“Next year the tuition increase will be 6 percent,” St. Edward’s University President George E. Martin announced on Wednesday, Sept. 24, in his state of the campus update.
Martin did not elaborate on the reasons of the increase to the packed room, filled with mostly faculty and administration. Instead, he explained that this increase, at 2.5 percent lower than this year’s 8.5 percent, will mean a decrease in new money.
“We have another interesting challenge coming up in the next year,” he said. “New money will be decreased by $1.8 million because of the difference in the increase of tuition.”
The university plans to try harder to be more efficient when it comes to spending money and using resources. Two consultants will be hired to work with administration across campus to identify ways to move resources around.
“It will be an interesting effort. It will be work. But I think the reward at the end of it is, that folks in different areas will be able to advance their area by just using resources in a more targeted way,” Martin said.
In his state of the campus update, Martin remarked on the decision by the United States Department of Education to not refund the College Assistance Migrant Program (CAMP).
The goal of CAMP is to first expand college opportunities to those who might not have them otherwise and then further support those students in their transition to college through a wide range of services. Over 2,800 students have been helped since 1972 at St. Edward’s. Martin called the news disappointing.
“I think that we were certainly surprised, maybe a little bit shocked. How could they not refund the oldest such program in the country?” he said.
St. Edward’s is one of the few universities that also contributes toward the CAMP fund for students’ college career. With the loss of the grant, St. Edward’s was left with the decision to discontinue the program for a year or pick up the full tab of $425,000.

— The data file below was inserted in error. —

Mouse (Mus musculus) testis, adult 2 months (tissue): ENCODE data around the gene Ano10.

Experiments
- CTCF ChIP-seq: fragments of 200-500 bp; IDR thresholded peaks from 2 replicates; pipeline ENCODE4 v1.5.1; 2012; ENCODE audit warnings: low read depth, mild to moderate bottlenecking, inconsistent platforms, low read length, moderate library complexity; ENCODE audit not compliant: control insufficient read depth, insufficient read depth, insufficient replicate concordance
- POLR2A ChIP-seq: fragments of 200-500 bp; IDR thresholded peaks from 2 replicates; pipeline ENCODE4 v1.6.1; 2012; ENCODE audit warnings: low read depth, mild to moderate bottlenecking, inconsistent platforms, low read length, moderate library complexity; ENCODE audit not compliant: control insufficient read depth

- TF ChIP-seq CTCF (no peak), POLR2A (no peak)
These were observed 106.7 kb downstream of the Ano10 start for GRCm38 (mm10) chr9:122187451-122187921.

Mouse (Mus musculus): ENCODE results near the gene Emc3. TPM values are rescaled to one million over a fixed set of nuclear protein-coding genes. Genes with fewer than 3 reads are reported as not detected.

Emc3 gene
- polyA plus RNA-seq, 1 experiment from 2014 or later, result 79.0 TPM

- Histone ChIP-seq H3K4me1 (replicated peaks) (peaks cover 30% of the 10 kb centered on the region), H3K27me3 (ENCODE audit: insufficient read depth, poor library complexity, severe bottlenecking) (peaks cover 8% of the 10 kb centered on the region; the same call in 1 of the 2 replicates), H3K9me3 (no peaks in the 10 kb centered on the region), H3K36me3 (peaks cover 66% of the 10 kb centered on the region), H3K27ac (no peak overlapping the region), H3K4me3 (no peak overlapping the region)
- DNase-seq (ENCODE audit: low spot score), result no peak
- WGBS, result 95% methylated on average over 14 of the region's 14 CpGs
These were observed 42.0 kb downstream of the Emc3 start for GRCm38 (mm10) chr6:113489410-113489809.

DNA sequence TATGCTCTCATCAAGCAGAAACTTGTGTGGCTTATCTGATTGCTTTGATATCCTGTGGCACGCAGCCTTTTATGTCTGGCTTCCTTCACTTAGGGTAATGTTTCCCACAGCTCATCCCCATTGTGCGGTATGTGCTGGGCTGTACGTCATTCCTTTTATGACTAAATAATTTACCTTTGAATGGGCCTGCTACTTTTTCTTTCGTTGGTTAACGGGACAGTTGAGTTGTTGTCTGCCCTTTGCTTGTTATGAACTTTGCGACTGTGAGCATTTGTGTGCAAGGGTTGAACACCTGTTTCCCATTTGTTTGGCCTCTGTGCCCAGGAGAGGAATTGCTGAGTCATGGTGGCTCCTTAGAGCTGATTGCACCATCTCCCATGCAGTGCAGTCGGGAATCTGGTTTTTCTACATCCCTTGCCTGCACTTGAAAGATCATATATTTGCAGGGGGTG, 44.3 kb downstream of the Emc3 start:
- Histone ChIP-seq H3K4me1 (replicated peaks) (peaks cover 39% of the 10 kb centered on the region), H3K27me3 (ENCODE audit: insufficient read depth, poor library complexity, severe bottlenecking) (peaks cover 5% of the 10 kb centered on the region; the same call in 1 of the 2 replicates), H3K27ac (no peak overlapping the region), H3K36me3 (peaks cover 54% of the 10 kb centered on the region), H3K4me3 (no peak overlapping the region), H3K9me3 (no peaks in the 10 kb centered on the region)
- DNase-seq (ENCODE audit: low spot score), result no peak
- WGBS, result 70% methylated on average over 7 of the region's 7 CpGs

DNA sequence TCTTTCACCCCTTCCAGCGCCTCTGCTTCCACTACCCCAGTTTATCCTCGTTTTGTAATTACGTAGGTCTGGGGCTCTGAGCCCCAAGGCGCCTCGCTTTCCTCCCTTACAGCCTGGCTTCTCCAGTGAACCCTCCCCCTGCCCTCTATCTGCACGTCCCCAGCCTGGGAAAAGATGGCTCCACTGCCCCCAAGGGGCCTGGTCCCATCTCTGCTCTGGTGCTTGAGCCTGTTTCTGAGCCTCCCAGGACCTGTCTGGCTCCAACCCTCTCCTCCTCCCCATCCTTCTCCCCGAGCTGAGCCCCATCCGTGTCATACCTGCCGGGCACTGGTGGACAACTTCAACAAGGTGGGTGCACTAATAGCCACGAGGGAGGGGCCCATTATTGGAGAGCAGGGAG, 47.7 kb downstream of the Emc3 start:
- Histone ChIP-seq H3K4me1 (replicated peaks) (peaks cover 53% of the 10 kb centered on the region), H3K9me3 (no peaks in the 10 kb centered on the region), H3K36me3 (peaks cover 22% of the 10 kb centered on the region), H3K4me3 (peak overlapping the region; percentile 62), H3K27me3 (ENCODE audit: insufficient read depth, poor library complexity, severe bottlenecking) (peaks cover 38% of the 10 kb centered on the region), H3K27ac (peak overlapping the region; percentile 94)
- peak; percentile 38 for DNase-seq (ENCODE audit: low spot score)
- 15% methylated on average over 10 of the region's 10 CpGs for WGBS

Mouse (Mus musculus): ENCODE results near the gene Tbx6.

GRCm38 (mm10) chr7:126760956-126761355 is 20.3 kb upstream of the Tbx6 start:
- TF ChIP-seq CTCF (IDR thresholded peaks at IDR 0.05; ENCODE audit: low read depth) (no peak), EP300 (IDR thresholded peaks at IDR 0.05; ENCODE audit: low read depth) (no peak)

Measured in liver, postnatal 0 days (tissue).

“I’m really, really proud that nobody, nobody hesitated for a second. They said ‘we’ve got to move forward,’” Martin said, deciding to continue funding the program.
Martin also announced the news of the record-breaking incoming class at 850 freshmen. There was also an increase of 300 in transfer students to St. Edward’s, the most since 2008.
As more students are coming in, more are also leaving for study abroad semesters: President Martin announced that 545 students studied abroad last year — a 27 percent increase over the previous year. The goal is to have 650 students studying abroad by 2020.
As for the never-ending construction on campus, the chapel dedication is scheduled to take place on Oct. 21 at 5 p.m.
Martin’s final update regarded the endowment fund whose campaign was announced last February. According to Martin, the university is ahead of schedule, raising 70.4 percent of their goal. The endowment now stands at $95 million.
“We are really striving for that $100 million milestone,” Martin said.
Student Government Association President Samantha Mendoza was interested in what Martin had to say.
“I think that the president’s address did a great job of capturing all of the positive changes that our university has been experiencing over the past few years,” Mendoza said. “It was interesting to hear all of the progress that is currently being worked towards for the future.”
One of the many faculty members in attendance was Carey Mays, Associate Director of Student Life.
“I thought the speech was good. President Martin always gives an informative speech. I love how he stays connected with students from the past, and gives us an update on how they are doing. It’s one of my favorite parts of the speech,” Mays said. “I always enjoy going.”
Martin closed his speech with a statement on how we are staying true to our mission.
“It’s our Holy Cross mission that makes us say that we are going to support these students all the way through, to graduation,” he said.